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Topic Title: HNC/D path or Open University?
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Created On: 19 October 2012 10:46 AM
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 19 October 2012 10:46 AM
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ddenyer

Posts: 1
Joined: 19 October 2012

Hello there,

My first post...here goes

I am currently in the RAF employed as an Avionics technician and have decided that I want to study in higher education.
At the moment I hold an NVQ Level 3 in Aeronautical Engineering (Avionics) but would like to progress further using distance learning, hopefully to degree level.

After doing a fair bit of research I have come up with 2 options:

-Completing a HNC/D at Teeside University (Electrical/Electronic Engineering) then topping it up to a degree

-Completing an Open University Engineering degree

Could anyone shed light on what would be the best path?
 19 October 2012 08:09 PM
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Gruff

Posts: 74
Joined: 18 December 2010

I'll jump in here with a third option for you to consider... HNC/D at UCBC Blackburn College, then top up to degree.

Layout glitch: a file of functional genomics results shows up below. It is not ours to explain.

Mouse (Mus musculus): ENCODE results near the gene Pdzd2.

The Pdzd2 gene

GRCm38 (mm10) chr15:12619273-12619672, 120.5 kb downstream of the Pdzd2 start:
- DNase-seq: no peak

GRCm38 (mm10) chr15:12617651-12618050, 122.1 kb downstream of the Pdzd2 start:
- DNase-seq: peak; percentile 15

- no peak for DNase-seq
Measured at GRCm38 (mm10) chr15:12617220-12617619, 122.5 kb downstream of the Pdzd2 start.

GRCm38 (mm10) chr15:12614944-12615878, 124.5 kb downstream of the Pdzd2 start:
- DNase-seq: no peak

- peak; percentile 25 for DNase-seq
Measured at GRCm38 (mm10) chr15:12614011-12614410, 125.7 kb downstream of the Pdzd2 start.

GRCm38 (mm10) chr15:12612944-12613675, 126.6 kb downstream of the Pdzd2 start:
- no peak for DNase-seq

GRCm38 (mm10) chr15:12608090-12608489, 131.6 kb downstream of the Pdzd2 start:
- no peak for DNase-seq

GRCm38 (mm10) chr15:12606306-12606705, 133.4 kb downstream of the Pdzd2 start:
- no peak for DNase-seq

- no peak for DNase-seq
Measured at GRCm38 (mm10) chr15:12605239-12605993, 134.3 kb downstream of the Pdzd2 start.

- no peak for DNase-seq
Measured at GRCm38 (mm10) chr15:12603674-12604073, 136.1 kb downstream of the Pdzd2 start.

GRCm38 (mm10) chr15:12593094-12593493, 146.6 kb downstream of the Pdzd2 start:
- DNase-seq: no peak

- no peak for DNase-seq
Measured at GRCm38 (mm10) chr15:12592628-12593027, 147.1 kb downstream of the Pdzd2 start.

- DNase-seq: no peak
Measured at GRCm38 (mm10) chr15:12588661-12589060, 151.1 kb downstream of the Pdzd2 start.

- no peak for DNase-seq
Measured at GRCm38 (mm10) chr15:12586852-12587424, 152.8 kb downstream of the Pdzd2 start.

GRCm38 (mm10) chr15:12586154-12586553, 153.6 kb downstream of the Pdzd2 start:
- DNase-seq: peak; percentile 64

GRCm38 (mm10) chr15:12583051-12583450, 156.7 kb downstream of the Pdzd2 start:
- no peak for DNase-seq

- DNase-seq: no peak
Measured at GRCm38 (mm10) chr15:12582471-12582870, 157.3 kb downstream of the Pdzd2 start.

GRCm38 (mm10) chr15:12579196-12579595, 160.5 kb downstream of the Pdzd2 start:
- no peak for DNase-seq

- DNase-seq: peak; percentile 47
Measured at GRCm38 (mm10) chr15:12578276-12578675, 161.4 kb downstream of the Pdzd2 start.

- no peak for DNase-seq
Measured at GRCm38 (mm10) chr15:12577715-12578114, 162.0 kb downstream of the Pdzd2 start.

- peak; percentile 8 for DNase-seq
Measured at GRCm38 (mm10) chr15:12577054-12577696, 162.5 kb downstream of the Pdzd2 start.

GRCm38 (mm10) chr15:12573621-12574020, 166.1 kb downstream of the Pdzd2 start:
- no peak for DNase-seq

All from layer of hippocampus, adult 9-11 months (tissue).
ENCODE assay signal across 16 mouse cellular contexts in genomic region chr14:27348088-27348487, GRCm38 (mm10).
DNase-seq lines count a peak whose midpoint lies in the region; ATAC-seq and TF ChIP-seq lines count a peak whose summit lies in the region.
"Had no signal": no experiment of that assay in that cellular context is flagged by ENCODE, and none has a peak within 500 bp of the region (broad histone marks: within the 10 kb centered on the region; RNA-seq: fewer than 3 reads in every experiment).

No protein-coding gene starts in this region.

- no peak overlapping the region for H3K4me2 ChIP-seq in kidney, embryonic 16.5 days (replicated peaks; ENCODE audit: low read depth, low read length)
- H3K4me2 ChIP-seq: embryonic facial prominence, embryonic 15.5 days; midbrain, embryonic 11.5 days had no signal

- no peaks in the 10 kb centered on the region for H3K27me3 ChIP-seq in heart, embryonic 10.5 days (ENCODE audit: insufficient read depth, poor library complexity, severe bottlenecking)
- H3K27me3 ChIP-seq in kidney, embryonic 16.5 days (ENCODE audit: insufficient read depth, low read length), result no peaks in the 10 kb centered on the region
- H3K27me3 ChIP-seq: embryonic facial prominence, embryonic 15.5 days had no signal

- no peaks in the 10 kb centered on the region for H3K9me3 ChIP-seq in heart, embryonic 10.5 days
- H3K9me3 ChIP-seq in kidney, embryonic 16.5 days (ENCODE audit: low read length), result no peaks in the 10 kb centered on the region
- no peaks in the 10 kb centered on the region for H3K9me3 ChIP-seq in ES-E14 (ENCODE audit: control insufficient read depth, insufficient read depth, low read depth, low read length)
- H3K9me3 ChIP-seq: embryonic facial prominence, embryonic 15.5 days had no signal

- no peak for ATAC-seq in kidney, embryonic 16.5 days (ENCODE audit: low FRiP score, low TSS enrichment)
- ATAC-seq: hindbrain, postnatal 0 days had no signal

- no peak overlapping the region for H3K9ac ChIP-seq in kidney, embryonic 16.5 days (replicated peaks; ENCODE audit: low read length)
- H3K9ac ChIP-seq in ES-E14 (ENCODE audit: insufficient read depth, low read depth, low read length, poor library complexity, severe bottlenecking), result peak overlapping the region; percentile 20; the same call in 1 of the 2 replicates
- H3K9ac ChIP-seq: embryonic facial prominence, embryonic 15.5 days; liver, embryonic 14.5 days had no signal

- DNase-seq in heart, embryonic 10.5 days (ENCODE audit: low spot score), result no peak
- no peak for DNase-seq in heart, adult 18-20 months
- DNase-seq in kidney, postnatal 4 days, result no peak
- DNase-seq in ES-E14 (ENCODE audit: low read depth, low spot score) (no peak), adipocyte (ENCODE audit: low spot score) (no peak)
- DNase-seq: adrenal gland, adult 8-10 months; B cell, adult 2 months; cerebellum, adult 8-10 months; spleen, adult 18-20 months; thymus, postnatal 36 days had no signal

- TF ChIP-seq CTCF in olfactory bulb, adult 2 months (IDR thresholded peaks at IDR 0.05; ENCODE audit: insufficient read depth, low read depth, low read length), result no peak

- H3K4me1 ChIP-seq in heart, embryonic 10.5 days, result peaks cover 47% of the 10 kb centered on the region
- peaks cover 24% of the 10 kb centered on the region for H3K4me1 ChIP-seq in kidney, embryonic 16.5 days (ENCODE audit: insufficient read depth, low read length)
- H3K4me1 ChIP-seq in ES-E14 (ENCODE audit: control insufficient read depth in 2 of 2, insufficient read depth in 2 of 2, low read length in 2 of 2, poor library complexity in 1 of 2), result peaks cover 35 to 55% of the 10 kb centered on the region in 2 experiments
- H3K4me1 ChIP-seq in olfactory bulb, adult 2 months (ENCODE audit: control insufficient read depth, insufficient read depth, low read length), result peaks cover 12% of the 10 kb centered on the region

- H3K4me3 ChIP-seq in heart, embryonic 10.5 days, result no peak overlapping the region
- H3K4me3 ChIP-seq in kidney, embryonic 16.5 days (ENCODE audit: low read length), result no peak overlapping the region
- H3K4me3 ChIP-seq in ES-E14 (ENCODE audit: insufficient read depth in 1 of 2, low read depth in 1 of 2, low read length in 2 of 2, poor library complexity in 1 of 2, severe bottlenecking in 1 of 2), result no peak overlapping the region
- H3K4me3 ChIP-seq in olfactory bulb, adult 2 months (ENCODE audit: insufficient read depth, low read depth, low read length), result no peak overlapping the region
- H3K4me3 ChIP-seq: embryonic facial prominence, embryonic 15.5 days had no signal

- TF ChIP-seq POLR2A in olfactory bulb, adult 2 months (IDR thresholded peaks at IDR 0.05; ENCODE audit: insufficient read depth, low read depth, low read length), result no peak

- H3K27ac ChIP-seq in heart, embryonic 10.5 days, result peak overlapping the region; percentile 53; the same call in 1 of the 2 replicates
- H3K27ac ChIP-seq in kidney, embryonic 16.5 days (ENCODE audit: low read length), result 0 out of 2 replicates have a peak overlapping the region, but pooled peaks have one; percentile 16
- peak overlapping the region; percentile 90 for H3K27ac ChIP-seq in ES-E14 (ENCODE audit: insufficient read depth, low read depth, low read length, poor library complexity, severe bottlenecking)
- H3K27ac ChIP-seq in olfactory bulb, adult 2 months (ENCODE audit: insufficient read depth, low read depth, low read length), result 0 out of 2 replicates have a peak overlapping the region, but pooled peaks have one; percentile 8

I finished an HNC and HND at Blackburn about a year ago, and the programme there is chock-a-block with forces guys, from all the services. I've sat many modules with RAF lads and the crack is always good, with plenty of banter between them and the Army/Navy guys. They all have a good work ethic, and everyone pulls together to get through the study and assignments.

Blackburn have a blended/intensive HNC/D program which was initially set up with forces personnel in mind, and they still make up the bulk of the students. That might begin to change now that the funding for higher education has been overhauled, as most of the guys were using their Enhanced Learning Credits to pay for their courses, but since prices went up at all colleges it may not cover everything now (I'm not certain, I'm civilian).

The Blackburn programme revolves around week long intensive courses, where you do some preparatory reading/study on your own at distance, then roll up for a week long session at University Centre in Blackburn. You spend about 40 hours in class having your brains bashed in with solid lectures and practice problems and practical exercises, then sit an exam on the Friday.

The workload is very high for many of the modules as there's so much to get through, so there's plenty of stress, pressure and late nights, but everyone is in the same boat and everyone who works hard gets through. Many of the forces guys lodge in the same digs and work together to go over the days study and on assignments.

The advantage is that you can knock off a module in one week, instead of two (or three or four) months of working on your own at weekends and in the evenings. The disadvantage is you have to trek up to sunny Blackburn for a week at a time.